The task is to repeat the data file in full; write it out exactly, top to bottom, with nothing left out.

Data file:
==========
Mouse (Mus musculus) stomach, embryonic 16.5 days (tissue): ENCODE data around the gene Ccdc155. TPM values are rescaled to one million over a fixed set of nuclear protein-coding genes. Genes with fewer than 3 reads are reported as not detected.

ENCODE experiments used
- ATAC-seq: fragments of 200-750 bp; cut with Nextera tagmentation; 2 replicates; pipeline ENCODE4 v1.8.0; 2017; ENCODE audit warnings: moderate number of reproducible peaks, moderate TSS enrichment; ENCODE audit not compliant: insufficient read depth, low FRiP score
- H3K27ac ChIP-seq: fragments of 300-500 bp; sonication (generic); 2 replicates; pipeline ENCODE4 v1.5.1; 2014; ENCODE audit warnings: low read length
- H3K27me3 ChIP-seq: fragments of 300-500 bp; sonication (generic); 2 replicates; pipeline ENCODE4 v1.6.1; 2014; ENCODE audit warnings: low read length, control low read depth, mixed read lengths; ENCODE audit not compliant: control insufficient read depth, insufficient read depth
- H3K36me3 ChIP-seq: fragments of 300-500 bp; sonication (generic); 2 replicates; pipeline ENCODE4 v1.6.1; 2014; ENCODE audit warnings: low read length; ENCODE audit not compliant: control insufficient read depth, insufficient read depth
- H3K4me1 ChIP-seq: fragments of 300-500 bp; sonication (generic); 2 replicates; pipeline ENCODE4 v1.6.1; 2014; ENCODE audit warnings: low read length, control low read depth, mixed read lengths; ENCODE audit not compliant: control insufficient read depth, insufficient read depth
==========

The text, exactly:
Mouse (Mus musculus) stomach, embryonic 16.5 days (tissue): ENCODE data around the gene Ccdc155. TPM values are rescaled to one million over a fixed set of nuclear protein-coding genes. Genes with fewer than 3 reads are reported as not detected.

ENCODE experiments used
- ATAC-seq: fragments of 200-750 bp; cut with Nextera tagmentation; 2 replicates; pipeline ENCODE4 v1.8.0; 2017; ENCODE audit warnings: moderate number of reproducible peaks, moderate TSS enrichment; ENCODE audit not compliant: insufficient read depth, low FRiP score
- H3K27ac ChIP-seq: fragments of 300-500 bp; sonication (generic); 2 replicates; pipeline ENCODE4 v1.5.1; 2014; ENCODE audit warnings: low read length
- H3K27me3 ChIP-seq: fragments of 300-500 bp; sonication (generic); 2 replicates; pipeline ENCODE4 v1.6.1; 2014; ENCODE audit warnings: low read length, control low read depth, mixed read lengths; ENCODE audit not compliant: control insufficient read depth, insufficient read depth
- H3K36me3 ChIP-seq: fragments of 300-500 bp; sonication (generic); 2 replicates; pipeline ENCODE4 v1.6.1; 2014; ENCODE audit warnings: low read length; ENCODE audit not compliant: control insufficient read depth, insufficient read depth
- H3K4me1 ChIP-seq: fragments of 300-500 bp; sonication (generic); 2 replicates; pipeline ENCODE4 v1.6.1; 2014; ENCODE audit warnings: low read length, control low read depth, mixed read lengths; ENCODE audit not compliant: control insufficient read depth, insufficient read depth